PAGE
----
Making a Trade your Livelihood

Applying stain to concrete as a paint decorator.After 10 years in the trades, I decided to take my business education and trade skills in a new direction. I started a trade magazine called PaintPRO. For nearly eight years, that magazine catered to the needs of a nationwide community of painting and decorating contractors. And while big box stores were quickly changing the culture of that trade with mergers and acquisitions, I discovered an emerging trade that was equally intriguing to me. People referred to it as decorative concrete.

BTW… this blog isn’t an attempt to ink out some recognition for myself by way of some biographical account. There’s an important message in this blog that I feel underlies everything we do in this building trade today.

There is a reason decorative concrete attracts people from a multitude of other trades and environments. It’s cool, for sure, it’s in demand and it’s everywhere. Having published Concrete Decor for going on 20 years offers some testimony to the fact that products are of good quality but those products, in the hands of skilled applicators, is where we can continue to excel or fail miserably.

As decorative concrete continues to be considered for a myriad of building applications, contractors doing this work need more than simple instructions on how to use a product. I believe everyone needs that special voice inside their head that sometimes yells loudly within our minds whenever something has the potential to go wrong or is already going wrong.

When Concrete Decor started, most of the people I met hailed from other trades, including myself. They seemingly all had established skills that made it easy for them to adapt to and learn new products. However, fast forward 20 years, and one of two changes is now occurring. Decorative concrete is either developing its own set of trade skills or it’s slowly losing sight of the importance and need for fundamental skills as a criterion for success.

Some may question if decorative concrete is a trade. However, I would likely be among the first to counter with a question that asks if decorative concrete could survive if it weren’t for the many intersecting parts.

In other words, would we be as advanced in the ways concrete stains are applied to concrete, overlayments, polished concrete, tilt-up construction or countertops, if a painter, an artist, a concrete contractor, a flooring contractor or even a mason were not able to connect with one another in decorative concrete? An even better question might ask whether these skills can benefit future generations if they aren’t tied to a fundamental source that was established in decorative concrete.

Just the other day I watched a short YouTube video on getting a vertical carving mix to stick to a scratch coat. What struck me as an immediate concern was the fact that vertical mixes follow the basic rules of stucco and plastering applications. The tip didn’t include any mention of a starting point on the wall surface, the use of a bonding agent, how a scratch coat is applied, the proper use of lath and fasteners or fastener placements, a vapor barrier or even tools necessary to achieve an approved finish.

Regardless of what kind of finish a customer may agree on, ensuring that the product lasts is crucial. This is a problem with online videos, because YouTube doesn’t discriminate between those who are well versed in a trade and those who aren’t. There are critical steps we must honor to do any type of work proficiently, and unless there are fundamentals underscoring every type of product application, we can’t ensure that a specific type of work is performed proficiently or productively in this trade.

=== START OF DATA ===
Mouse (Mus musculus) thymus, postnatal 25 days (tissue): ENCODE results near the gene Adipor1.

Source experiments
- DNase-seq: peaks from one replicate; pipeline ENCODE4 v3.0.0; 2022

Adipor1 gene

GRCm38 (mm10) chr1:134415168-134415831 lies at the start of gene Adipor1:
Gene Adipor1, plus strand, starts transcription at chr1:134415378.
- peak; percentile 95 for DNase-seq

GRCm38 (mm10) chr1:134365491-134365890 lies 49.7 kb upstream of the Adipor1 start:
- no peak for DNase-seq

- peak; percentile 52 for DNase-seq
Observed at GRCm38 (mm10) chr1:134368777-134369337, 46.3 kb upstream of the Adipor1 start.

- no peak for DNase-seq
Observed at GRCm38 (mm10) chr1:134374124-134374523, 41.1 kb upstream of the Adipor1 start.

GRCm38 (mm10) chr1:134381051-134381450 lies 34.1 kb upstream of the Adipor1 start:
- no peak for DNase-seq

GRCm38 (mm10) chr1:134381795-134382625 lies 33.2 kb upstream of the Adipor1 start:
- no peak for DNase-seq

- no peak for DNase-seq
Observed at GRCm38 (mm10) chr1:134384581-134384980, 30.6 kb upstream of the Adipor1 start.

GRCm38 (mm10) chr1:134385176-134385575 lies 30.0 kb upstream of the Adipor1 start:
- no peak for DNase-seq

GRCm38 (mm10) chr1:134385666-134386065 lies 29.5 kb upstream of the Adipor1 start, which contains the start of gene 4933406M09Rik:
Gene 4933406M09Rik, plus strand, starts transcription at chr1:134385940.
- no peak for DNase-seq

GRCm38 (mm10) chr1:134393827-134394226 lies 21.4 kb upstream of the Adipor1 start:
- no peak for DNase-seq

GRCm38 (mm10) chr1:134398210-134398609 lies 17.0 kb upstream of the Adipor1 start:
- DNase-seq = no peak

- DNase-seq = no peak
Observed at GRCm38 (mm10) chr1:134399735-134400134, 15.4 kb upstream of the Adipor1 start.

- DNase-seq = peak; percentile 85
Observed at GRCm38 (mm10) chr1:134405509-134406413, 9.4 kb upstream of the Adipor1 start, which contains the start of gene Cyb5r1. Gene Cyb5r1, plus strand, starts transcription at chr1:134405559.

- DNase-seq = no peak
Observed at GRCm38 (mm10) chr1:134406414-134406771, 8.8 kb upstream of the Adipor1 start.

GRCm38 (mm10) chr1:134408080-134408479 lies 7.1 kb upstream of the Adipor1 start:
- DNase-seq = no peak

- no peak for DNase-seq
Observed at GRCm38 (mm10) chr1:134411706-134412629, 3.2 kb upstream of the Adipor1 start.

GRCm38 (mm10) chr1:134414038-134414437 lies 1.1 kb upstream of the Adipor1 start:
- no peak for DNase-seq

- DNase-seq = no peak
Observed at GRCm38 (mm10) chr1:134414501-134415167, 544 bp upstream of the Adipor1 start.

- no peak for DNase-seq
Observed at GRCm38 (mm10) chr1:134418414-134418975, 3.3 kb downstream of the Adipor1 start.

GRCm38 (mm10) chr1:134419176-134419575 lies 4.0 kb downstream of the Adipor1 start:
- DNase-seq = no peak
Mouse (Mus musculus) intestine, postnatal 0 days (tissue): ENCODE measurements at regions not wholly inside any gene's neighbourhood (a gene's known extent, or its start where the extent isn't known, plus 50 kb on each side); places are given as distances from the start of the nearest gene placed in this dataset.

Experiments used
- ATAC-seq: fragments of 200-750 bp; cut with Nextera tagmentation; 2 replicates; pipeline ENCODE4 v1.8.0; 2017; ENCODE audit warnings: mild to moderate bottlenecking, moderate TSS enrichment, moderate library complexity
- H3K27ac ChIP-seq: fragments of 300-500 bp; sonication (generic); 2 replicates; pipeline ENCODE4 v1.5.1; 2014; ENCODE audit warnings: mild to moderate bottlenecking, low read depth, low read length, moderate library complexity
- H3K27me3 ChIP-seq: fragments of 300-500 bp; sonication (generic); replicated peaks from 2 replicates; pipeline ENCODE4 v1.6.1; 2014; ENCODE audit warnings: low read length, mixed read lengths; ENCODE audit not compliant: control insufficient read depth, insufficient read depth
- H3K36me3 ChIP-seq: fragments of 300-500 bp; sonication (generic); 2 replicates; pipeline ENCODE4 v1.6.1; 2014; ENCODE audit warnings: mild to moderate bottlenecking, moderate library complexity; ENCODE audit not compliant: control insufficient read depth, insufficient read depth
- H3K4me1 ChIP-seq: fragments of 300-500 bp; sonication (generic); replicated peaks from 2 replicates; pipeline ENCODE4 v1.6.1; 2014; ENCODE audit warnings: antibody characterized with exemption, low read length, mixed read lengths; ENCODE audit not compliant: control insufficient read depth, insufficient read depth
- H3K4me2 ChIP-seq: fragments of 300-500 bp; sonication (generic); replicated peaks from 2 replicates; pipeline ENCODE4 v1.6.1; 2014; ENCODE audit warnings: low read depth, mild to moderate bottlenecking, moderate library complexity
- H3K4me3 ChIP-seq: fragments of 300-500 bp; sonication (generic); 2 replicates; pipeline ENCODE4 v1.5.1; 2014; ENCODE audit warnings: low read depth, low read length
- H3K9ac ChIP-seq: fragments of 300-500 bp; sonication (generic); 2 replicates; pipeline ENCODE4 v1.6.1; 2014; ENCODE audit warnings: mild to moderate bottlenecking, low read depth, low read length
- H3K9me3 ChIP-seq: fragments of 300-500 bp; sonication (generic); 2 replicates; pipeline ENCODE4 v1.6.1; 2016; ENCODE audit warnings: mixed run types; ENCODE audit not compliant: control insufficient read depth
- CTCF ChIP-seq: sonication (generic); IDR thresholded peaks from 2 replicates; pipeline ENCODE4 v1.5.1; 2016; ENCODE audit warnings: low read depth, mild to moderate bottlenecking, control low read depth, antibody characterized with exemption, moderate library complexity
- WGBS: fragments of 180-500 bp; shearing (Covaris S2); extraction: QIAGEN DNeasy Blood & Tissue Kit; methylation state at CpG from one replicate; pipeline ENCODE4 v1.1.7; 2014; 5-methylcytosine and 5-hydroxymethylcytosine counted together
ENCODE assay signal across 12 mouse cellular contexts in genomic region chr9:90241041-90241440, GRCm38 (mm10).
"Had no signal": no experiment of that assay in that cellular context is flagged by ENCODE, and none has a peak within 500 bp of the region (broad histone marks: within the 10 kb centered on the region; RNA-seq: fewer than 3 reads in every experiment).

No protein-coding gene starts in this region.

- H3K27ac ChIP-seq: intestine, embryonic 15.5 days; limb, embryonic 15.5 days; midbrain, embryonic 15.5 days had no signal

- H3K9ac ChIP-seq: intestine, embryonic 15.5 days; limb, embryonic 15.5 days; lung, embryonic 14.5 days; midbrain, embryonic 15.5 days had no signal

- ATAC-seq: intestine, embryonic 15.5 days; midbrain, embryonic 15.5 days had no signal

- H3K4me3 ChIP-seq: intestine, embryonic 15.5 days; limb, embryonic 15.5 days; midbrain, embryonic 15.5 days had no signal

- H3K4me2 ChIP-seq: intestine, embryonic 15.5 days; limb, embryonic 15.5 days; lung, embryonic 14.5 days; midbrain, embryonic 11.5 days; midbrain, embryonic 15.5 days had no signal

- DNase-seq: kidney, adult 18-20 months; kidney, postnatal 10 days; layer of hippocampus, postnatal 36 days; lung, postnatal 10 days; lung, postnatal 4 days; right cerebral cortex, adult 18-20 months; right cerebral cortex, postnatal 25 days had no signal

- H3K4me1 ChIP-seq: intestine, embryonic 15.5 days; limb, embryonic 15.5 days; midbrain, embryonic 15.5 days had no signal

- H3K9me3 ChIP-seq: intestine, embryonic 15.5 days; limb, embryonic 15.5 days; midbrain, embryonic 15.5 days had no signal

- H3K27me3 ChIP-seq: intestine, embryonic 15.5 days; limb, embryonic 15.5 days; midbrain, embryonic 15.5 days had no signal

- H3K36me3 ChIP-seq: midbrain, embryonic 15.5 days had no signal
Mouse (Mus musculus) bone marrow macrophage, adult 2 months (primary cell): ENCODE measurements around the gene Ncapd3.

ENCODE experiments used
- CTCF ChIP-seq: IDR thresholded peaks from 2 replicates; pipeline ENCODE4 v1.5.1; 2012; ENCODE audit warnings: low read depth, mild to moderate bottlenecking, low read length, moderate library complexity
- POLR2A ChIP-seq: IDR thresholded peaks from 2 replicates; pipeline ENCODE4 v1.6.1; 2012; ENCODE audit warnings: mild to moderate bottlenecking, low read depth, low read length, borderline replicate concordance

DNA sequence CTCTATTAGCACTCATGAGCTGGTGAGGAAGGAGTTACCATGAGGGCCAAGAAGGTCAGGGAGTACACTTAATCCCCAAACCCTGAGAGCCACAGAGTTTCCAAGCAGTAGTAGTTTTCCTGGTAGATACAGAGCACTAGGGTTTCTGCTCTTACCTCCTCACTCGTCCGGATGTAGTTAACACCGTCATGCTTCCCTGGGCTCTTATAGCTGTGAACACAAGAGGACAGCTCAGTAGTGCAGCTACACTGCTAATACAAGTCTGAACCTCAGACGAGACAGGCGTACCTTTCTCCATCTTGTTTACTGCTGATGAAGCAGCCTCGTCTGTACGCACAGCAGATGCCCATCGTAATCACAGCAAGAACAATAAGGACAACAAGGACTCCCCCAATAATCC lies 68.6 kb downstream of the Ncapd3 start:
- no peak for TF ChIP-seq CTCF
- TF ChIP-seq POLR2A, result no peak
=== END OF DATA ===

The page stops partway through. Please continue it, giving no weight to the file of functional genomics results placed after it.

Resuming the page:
Decorative concrete, in my opinion, isn’t as much about being an originator as it is about being an outstanding imitator. After all, we’re often trying to make concrete look like something natural, because more times than not, unnatural just doesn’t sell.

The last thing any of us wants to hear is that voice inside our head constantly yelling at us because that instructor, who tried to teach us the right way to do things, is still passionately striving to serve their trade right instilling in us the skills someone afforded to them!

Decorative concrete needs more teachers. While there are plenty of people who can teach us how to use a product, trade skills are taught on job sites by contractors who employ men and women to do a specific type of work for them. Trade skills enable us to understand the when, where, how and why a product is best suited for a building application.

Decorative concrete, like other successful trades, requires a community of people who understand the importance of fundamentals and aren’t willing to deviate from those standards. Trades are taught on job sites by contractors who recognize their trade as a trade first, a business opportunity second and responsibility to training others throughout the life of their business as fundamental.

If we can agree that contractors are an industry’s front line of defense, then we can also agree that industry success requires everyone to be working collectively toward their ongoing success.

You might be thinking to yourself, YEAH! … good luck with that!, But, if anything I’m saying here touches a chord with you, it should be worthwhile to start talking about it at sales meetings or over a beer with key customers are who actually making a difference with programs they’ve implemented. I might add that this is where product sales become a by-product of hard-working business relationships.

My next blog will attempt to identify what an industry working together may look like and what it can accomplish when all of its parts are working together.

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